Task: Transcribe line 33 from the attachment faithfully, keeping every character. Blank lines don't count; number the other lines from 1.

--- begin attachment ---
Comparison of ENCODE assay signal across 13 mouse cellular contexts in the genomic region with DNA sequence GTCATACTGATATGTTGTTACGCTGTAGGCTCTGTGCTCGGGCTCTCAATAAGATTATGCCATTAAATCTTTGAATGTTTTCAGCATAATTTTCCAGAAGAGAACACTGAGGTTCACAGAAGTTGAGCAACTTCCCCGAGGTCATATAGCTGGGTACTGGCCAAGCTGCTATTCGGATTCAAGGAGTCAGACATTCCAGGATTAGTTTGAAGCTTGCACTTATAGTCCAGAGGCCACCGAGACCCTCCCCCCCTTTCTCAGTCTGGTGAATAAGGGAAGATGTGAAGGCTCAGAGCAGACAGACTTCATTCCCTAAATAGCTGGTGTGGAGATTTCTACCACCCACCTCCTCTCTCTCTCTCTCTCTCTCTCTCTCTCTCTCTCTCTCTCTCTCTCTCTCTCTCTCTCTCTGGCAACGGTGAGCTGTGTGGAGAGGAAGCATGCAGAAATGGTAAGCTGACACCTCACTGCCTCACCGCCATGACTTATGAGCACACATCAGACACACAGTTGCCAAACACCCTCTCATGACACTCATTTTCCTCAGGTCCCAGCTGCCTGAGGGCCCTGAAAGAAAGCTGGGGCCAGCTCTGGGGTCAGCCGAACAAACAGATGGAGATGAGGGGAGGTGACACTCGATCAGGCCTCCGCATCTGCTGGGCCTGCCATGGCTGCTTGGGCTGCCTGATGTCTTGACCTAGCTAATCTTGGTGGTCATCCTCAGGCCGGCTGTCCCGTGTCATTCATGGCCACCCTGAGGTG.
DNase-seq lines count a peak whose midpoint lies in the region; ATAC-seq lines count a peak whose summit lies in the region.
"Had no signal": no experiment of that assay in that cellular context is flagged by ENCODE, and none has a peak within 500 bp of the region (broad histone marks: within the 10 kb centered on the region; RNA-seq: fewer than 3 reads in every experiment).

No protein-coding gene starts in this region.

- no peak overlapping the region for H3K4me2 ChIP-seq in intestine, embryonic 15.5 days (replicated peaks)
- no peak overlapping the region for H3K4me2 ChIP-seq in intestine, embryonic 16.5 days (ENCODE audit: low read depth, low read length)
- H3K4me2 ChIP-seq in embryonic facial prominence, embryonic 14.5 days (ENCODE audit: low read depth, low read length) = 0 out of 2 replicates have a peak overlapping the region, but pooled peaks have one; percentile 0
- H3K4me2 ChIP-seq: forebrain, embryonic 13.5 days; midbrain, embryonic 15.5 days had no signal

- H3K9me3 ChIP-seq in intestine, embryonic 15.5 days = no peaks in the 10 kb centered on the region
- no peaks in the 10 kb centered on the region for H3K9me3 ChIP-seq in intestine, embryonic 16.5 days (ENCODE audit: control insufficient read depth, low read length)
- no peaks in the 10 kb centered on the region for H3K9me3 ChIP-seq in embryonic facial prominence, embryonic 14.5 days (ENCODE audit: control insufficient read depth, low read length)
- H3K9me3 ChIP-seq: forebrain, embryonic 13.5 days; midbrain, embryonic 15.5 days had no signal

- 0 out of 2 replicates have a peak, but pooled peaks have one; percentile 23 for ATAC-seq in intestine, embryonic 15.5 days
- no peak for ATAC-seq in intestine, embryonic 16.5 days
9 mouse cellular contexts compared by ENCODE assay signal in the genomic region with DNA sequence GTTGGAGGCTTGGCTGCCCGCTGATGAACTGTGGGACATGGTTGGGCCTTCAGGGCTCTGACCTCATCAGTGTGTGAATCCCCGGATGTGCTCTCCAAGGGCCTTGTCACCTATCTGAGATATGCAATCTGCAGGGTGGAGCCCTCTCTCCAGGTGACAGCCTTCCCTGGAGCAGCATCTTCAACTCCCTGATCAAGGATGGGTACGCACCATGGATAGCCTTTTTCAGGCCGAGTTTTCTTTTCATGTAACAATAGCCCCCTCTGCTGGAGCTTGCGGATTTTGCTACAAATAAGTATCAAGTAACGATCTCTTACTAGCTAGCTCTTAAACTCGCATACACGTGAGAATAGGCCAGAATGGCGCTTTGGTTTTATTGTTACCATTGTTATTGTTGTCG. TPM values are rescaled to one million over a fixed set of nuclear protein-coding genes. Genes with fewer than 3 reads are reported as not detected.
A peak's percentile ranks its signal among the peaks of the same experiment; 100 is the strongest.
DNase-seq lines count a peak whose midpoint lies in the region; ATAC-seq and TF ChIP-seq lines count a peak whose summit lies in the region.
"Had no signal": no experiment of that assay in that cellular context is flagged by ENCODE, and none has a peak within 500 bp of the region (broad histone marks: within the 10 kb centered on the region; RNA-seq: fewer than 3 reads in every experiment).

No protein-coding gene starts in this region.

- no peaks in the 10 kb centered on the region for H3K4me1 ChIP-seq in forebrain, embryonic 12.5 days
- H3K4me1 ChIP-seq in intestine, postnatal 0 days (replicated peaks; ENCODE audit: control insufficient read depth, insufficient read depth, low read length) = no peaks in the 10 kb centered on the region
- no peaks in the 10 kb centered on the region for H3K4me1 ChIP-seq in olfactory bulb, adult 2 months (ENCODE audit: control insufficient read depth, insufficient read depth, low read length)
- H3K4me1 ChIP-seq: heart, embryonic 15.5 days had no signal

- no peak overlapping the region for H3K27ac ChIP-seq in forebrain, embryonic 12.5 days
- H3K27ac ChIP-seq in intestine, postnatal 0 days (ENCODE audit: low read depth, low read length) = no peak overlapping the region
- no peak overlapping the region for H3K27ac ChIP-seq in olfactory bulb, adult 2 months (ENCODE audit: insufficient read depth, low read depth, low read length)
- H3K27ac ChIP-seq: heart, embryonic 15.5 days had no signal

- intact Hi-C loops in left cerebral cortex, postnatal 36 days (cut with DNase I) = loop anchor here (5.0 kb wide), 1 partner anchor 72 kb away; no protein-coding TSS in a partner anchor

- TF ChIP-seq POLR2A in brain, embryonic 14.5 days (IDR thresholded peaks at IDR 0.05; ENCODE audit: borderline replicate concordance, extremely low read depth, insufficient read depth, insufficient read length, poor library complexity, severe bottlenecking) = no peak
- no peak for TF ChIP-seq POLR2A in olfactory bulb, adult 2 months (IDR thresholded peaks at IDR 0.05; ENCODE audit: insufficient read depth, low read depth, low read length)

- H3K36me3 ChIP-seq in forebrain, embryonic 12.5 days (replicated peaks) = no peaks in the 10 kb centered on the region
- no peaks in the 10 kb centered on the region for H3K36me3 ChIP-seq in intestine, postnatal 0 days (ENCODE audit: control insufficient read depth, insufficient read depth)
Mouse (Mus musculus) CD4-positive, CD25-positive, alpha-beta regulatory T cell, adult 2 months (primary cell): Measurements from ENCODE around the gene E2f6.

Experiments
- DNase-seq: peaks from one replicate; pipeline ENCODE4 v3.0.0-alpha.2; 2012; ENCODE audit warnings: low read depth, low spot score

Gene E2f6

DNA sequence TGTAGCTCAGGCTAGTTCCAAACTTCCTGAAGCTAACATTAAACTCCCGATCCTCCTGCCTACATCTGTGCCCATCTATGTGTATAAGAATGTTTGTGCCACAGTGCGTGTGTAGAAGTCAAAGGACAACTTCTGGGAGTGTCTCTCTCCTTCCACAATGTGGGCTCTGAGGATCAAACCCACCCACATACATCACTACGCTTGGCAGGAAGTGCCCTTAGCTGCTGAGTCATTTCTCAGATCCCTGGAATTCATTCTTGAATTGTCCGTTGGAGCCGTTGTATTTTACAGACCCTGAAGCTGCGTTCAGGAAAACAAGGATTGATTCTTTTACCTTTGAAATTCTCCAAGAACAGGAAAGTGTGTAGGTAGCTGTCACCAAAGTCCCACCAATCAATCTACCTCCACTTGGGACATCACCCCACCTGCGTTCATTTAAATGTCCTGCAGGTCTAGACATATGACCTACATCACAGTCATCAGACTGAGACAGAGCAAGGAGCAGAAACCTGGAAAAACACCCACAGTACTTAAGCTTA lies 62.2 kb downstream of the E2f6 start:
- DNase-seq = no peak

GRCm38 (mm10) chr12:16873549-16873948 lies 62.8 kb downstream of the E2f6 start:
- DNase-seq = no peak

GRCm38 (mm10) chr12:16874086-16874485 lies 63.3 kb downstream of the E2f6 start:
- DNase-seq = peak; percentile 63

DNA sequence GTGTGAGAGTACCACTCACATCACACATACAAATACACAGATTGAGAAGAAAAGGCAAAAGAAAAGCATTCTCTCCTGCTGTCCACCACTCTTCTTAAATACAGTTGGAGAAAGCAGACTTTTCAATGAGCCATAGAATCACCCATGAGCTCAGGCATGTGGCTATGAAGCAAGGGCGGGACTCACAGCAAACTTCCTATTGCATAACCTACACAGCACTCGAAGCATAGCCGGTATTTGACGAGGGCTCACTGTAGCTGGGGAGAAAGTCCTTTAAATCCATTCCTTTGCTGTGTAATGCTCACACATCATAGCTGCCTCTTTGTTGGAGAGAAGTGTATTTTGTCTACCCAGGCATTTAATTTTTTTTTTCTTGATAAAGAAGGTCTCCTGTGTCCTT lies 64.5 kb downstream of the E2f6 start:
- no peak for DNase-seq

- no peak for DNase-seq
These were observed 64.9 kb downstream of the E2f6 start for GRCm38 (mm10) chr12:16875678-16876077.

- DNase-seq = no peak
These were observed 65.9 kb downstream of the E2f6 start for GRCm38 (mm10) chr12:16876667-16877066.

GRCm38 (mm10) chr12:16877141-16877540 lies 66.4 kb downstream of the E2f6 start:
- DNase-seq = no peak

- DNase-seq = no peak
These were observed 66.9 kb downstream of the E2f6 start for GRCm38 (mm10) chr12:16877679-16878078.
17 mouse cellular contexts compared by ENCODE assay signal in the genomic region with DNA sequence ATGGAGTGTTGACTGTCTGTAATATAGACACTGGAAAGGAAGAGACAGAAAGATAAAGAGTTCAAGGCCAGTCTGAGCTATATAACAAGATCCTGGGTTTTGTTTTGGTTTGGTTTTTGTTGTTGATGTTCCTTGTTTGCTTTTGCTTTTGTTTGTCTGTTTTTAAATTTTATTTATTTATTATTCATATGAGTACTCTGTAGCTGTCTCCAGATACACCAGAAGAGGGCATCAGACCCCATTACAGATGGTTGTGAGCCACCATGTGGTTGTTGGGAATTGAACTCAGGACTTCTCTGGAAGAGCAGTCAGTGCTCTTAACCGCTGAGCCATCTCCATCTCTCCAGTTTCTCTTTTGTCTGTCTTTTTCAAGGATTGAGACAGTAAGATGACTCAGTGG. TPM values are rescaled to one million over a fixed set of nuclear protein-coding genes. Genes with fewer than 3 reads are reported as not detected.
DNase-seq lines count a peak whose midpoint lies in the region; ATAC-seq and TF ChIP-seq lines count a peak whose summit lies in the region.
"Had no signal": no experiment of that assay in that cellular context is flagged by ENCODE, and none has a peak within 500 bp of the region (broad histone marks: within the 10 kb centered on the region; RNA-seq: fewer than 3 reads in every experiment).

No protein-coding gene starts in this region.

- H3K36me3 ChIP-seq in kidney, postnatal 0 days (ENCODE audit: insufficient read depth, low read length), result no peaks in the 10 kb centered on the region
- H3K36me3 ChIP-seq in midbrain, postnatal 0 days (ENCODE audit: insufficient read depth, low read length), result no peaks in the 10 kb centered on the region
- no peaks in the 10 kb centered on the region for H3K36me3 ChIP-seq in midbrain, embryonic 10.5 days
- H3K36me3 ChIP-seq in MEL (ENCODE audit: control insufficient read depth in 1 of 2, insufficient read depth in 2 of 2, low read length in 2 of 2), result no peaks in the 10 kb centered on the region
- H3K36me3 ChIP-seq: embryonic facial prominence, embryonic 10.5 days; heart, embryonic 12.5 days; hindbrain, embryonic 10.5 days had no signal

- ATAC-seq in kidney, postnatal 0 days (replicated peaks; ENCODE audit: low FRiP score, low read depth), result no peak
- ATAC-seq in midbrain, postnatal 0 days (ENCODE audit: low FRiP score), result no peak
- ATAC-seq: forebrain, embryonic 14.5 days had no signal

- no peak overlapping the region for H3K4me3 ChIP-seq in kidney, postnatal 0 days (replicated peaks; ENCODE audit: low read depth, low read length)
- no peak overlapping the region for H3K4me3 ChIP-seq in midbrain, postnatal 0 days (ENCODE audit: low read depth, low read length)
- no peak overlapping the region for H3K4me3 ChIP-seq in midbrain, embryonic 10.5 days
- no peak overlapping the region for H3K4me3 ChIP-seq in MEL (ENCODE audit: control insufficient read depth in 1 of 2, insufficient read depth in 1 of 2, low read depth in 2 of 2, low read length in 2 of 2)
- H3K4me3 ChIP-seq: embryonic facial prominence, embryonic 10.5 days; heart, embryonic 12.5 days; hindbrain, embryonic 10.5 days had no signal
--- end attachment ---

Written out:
Mouse (Mus musculus) CD4-positive, CD25-positive, alpha-beta regulatory T cell, adult 2 months (primary cell): Measurements from ENCODE around the gene E2f6.